And so still they searched for these weapons of mass extravagance…
For efficiencies in what is already ranked the most efficient healthcare system in the developed world by the Commonwealth Fund.
And what did they do when they made more waste than they found? They took a crude alternative.
They cut. They cut the real-terms pay of staff who are delivering more care than ever before. The people, the only people, who can make the NHS more efficient, were punished for the sake of an unreachable target.
They cut the tariffs paid to hospitals for the work they do. Every year, hospitals in England are paid less and less for treatments that cost more and more.
Access to training, cut. Opportunities and time to improve services, cut. Every time they do this they are robbing future patients of the best quality care.
They say they’ve protected frontline services. They’ve cut them.
And general practices, year after year, have not even had their costs covered. Coming on top of a real GP recruitment and retention crisis, amidst tangles of bureaucracy and unfunded demands, it’s only the frayed but steadfast resilience of GPs that keeps the service going.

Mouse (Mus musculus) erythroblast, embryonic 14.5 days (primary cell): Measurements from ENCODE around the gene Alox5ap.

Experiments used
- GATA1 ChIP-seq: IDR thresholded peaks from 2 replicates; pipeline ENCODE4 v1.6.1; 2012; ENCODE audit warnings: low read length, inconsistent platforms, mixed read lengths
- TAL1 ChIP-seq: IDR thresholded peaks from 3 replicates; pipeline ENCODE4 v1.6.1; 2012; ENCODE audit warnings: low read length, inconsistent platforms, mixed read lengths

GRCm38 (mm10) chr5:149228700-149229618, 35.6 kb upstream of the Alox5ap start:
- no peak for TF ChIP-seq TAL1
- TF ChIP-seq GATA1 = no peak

Cutting hasn’t worked. The Government has to realise that it hasn’t worked. It needs to get real.
It hasn’t made hospitals more efficient. It has driven them to a seven-fold increase in their collective deficit in a single year. To the desperate point where the chief executive of NHS Providers says, and I quote, ‘… vast chunks of the NHS will simply run out of cash’.
The 'government can’t just sweep its debts under other people’s carpets.